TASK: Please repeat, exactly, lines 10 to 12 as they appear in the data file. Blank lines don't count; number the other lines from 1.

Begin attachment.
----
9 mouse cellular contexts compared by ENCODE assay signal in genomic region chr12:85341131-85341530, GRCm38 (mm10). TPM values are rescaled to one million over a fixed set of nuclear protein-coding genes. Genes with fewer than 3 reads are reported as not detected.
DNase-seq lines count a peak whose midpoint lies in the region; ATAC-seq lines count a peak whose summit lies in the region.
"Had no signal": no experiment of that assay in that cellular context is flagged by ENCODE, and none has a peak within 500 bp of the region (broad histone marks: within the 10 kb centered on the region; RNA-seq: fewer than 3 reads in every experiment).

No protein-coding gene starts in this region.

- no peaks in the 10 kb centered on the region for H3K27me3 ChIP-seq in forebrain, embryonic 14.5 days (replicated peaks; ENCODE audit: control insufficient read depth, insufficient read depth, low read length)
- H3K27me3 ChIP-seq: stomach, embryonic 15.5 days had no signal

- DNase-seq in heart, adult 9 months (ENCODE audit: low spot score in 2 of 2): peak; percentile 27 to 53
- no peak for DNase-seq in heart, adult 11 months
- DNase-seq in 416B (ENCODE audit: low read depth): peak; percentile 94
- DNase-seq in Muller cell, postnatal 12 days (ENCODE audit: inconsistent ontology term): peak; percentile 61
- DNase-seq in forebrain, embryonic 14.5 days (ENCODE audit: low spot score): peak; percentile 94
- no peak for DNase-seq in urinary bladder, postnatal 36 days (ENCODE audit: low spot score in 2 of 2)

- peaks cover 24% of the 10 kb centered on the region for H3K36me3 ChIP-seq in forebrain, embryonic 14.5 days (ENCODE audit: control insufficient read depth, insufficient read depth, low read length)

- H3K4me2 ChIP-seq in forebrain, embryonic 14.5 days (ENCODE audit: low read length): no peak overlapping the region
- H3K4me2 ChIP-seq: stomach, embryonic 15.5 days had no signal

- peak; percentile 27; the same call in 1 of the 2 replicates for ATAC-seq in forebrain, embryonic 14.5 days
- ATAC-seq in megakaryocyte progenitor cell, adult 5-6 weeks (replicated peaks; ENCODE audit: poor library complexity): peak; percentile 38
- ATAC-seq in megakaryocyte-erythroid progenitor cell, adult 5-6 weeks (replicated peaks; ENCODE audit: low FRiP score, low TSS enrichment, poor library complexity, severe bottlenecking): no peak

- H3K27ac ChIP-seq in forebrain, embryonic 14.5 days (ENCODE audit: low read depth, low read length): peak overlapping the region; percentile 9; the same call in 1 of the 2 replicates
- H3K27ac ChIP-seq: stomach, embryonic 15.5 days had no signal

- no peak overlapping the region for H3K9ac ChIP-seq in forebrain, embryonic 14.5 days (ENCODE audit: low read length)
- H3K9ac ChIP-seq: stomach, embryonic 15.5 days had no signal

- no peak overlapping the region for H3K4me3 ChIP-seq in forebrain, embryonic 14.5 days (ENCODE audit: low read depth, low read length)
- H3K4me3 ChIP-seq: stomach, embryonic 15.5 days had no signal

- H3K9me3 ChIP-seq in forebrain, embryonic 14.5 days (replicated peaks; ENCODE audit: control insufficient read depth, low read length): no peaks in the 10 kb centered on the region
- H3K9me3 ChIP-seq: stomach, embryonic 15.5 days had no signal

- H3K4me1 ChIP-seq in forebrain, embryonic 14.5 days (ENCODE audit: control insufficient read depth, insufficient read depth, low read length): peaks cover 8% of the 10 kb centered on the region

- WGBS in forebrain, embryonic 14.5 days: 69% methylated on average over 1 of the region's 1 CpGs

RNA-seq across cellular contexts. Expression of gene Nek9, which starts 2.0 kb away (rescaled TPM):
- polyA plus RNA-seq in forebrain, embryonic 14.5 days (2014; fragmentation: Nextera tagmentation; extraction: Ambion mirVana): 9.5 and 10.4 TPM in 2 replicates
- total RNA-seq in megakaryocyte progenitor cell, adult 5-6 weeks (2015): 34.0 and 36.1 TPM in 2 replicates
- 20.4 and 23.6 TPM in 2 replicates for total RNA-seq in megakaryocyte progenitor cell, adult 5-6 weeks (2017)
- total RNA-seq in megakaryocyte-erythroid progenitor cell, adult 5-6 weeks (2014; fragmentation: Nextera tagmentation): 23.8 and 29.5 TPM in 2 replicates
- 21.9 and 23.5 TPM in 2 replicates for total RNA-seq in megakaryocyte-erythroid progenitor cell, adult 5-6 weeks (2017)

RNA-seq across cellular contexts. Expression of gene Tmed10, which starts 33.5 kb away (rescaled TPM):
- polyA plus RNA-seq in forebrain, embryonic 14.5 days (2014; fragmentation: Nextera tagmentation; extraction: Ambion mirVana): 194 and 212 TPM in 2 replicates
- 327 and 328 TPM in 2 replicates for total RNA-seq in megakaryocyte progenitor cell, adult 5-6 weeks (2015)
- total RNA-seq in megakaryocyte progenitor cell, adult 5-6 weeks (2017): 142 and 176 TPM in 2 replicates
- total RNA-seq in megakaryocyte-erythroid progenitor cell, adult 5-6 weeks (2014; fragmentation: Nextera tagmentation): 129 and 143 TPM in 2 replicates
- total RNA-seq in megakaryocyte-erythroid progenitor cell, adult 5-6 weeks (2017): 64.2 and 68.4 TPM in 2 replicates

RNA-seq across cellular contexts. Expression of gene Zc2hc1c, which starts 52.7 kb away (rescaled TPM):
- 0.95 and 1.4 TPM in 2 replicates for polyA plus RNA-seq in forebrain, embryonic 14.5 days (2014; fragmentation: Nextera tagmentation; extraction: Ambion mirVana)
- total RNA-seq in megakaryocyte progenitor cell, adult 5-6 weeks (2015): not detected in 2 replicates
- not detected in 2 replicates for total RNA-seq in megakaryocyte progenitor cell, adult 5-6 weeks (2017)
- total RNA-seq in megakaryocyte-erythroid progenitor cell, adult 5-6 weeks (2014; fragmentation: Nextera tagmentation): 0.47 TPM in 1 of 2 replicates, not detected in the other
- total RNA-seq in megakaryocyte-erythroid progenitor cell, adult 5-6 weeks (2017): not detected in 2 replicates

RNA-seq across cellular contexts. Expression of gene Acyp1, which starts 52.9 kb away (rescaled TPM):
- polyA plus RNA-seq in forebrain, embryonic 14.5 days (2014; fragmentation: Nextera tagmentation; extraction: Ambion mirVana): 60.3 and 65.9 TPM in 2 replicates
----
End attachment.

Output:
- DNase-seq in Muller cell, postnatal 12 days (ENCODE audit: inconsistent ontology term): peak; percentile 61
- DNase-seq in forebrain, embryonic 14.5 days (ENCODE audit: low spot score): peak; percentile 94
- no peak for DNase-seq in urinary bladder, postnatal 36 days (ENCODE audit: low spot score in 2 of 2)